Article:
THE explosive controversy over the expansion of the West Bank settlement town of Efrat, five miles south of Jerusalem, to territory regarded by the neighboring Palestinian village of Al Khadar as its ancestral land demonstrates why the issue of settlements will impede the peace process until it is faced squarely and decisively.
That this dispute and the passionate demonstrations it sparked have taken place in this location of the West Bank illustrates the incompatibility of settlements and the peace process. Unlike Hebron, the areas around Efrat and Al Khadar do not attract the most ideological Israelis or Palestinians. Efrat residents have claimed they wish to live peacefully with local Palestinians; Al Khadar residents have supported PLO chairman Yasser Arafat's peace policies.
Efrat's settlers regard themselves as having returned to their Biblical home on land they acquired legally from the Israeli government. The hill where they want to expand their settlement reflects, to them, the organic growth of an existing community.
Residents of Al Khadar view Efrat's effort to build on a neighboring hill as a forcible takeover of land owned by Palestinian families for generations. They never recognized Israel's claim to unworked West Bank property as ``state lands'' and have regarded the settlements as unwelcome, illegal intrusions. The Palestinian protest to Efrat's expansion has received support from some Israeli Cabinet ministers and from private groups like Peace Now. Israeli West Bank expert Meron Benvenisti has called the 15-year-old policy initiated by the former Likud government, under which Israel took title to all unregistered, unworked West Bank territory, ``theft disguised by legal means.''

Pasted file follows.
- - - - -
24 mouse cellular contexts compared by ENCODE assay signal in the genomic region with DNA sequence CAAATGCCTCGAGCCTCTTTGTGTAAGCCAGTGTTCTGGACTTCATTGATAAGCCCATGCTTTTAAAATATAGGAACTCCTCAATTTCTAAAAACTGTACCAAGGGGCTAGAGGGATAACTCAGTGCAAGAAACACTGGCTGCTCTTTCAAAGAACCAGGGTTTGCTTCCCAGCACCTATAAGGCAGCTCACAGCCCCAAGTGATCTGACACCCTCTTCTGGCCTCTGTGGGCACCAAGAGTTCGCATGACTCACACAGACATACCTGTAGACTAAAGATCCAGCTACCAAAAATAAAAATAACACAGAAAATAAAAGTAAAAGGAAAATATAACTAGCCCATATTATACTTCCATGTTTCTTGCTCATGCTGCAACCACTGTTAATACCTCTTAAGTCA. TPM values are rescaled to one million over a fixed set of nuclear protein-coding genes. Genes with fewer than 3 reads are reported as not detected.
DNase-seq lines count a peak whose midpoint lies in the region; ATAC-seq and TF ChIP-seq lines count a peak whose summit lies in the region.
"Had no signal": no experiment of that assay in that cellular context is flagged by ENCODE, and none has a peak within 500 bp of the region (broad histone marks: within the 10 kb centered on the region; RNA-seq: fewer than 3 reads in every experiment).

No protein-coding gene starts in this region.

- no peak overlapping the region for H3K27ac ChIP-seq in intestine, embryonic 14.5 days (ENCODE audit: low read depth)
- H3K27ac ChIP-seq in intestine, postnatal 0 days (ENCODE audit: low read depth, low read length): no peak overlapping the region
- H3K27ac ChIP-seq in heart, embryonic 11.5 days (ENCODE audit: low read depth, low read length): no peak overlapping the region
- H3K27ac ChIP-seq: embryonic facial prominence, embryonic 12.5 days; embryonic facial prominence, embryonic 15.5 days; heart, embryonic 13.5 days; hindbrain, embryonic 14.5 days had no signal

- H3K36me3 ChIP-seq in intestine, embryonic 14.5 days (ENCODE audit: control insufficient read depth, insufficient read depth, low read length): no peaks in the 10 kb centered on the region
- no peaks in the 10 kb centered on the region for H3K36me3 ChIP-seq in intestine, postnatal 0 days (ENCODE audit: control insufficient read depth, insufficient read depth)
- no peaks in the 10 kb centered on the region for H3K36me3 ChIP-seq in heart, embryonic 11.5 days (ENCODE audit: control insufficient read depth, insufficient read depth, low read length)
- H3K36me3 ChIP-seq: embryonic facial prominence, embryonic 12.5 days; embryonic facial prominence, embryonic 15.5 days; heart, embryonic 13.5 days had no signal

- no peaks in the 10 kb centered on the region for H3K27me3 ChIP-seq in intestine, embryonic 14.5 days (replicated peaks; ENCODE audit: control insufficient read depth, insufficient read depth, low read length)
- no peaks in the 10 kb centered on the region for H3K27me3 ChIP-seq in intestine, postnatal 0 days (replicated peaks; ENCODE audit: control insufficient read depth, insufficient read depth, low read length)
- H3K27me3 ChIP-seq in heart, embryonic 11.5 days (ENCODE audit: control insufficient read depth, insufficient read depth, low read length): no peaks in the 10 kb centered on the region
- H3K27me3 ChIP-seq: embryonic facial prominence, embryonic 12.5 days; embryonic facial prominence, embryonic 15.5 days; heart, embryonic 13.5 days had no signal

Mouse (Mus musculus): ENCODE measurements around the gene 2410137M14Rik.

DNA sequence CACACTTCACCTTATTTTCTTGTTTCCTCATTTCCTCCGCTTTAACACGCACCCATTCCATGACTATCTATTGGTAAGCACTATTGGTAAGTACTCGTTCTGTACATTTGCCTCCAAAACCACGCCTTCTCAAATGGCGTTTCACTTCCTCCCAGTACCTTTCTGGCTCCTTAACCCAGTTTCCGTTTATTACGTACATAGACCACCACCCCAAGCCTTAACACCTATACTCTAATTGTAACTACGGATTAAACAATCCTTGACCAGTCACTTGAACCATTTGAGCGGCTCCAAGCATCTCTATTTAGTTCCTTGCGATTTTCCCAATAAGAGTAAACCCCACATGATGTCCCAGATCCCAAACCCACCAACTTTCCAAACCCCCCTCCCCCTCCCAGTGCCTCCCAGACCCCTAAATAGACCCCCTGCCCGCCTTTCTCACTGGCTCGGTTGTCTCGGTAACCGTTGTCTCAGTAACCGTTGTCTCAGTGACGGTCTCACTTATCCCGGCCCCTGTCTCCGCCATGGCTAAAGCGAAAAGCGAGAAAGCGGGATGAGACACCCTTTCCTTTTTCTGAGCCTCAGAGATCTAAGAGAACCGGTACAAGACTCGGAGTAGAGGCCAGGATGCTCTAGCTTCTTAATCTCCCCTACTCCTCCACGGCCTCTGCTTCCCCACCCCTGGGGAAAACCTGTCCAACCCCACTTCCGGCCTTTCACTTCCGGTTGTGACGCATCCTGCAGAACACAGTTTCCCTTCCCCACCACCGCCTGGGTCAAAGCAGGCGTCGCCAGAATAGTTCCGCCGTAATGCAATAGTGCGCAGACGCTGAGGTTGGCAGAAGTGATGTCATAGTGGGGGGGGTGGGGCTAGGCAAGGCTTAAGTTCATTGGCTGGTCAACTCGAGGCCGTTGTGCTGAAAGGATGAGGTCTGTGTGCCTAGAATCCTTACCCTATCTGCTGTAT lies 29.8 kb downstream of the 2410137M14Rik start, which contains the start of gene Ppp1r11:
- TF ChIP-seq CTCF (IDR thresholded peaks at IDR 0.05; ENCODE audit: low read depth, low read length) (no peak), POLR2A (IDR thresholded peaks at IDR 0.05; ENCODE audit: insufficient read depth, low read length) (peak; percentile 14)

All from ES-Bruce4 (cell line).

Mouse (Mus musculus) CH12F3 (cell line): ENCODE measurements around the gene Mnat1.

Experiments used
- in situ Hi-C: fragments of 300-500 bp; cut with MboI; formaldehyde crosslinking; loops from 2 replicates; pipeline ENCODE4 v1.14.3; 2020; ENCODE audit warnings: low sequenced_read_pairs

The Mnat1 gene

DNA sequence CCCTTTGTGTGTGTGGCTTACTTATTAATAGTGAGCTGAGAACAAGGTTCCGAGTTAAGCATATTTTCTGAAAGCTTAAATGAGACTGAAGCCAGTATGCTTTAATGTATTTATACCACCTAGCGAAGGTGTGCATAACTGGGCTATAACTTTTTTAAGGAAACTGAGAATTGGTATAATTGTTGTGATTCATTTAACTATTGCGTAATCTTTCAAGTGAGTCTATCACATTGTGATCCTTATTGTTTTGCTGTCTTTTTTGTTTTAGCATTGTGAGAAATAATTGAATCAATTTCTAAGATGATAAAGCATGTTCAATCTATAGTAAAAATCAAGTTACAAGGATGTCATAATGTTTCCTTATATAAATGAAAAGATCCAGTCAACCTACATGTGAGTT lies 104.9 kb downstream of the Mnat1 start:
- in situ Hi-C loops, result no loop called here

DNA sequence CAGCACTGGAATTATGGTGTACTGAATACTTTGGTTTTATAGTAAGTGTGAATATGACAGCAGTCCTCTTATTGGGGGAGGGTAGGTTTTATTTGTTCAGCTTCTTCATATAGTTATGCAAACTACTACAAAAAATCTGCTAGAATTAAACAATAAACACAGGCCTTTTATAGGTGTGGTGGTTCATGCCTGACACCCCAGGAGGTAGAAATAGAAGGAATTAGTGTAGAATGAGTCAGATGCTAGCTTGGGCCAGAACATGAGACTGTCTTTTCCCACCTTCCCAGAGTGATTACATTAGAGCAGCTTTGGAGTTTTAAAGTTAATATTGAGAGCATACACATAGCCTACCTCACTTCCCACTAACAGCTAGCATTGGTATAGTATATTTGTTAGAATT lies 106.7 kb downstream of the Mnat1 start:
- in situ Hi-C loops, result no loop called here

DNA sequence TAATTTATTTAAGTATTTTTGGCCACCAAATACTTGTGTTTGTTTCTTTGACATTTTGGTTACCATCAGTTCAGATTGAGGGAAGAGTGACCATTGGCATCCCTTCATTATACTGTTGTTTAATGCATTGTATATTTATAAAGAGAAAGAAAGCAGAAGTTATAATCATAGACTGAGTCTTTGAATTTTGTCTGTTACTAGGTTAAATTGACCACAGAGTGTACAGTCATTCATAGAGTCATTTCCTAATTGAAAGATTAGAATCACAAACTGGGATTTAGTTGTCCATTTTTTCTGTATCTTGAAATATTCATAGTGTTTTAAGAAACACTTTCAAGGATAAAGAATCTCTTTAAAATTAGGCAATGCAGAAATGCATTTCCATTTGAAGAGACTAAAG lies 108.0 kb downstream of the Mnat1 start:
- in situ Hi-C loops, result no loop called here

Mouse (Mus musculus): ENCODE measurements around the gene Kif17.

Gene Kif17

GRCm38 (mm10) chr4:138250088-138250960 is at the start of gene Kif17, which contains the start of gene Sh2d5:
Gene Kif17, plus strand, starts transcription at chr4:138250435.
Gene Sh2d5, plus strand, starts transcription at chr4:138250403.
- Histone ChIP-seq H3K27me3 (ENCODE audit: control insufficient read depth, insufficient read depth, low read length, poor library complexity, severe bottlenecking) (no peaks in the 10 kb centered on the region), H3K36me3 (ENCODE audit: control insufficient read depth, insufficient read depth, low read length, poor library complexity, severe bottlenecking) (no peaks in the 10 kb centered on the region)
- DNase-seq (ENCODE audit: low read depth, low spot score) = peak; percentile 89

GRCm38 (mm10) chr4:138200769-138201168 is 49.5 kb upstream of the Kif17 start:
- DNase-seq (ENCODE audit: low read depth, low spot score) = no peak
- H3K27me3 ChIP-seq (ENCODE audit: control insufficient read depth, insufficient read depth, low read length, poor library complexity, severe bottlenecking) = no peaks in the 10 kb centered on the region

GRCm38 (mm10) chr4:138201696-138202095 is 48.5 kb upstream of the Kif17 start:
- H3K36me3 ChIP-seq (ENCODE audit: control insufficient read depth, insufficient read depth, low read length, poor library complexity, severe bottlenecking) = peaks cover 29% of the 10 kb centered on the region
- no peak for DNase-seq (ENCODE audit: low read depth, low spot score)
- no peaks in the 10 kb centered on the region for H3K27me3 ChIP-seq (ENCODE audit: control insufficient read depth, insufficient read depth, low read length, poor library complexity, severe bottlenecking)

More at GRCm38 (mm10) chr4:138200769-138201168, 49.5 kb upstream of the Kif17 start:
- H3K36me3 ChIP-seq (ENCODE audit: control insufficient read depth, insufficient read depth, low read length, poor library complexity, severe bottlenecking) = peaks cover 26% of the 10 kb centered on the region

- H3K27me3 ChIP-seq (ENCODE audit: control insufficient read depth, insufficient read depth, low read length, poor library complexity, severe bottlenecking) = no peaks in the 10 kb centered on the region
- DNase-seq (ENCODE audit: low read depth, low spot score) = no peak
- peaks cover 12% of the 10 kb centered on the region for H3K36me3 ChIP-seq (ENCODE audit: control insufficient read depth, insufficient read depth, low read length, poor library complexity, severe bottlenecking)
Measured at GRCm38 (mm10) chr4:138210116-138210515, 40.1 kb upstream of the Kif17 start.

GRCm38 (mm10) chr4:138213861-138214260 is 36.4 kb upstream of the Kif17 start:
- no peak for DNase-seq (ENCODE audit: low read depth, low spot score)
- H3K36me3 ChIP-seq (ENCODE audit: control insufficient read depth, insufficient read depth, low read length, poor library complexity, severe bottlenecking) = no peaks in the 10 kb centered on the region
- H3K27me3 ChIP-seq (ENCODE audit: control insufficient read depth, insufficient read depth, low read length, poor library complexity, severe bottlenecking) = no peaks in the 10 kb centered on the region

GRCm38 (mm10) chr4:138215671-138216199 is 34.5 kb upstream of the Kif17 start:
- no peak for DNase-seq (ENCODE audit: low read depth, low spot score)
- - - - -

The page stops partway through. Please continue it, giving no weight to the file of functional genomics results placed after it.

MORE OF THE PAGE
Residents of Efrat and Al Khadar have come up against two irreducible facts in the Palestinian-Israeli conflict: Two peoples claim the same land that must be apportioned by territorial compromise, not unilateral land grabs. As long as the settlement issue persists, it will impede the peace process. Fundamental differences must be addressed politically if peace is to be achieved.
Israeli settlements dot the West Bank, sometimes in the midst of heavy concentrations of Palestinians. About 40,000 cars belonging to settlers must pass through narrow roads in Palestinian villages. These two populations are closely intertwined yet fundamentally hostile. Their constant and inevitable encounters can only result in continuing tension and conflict.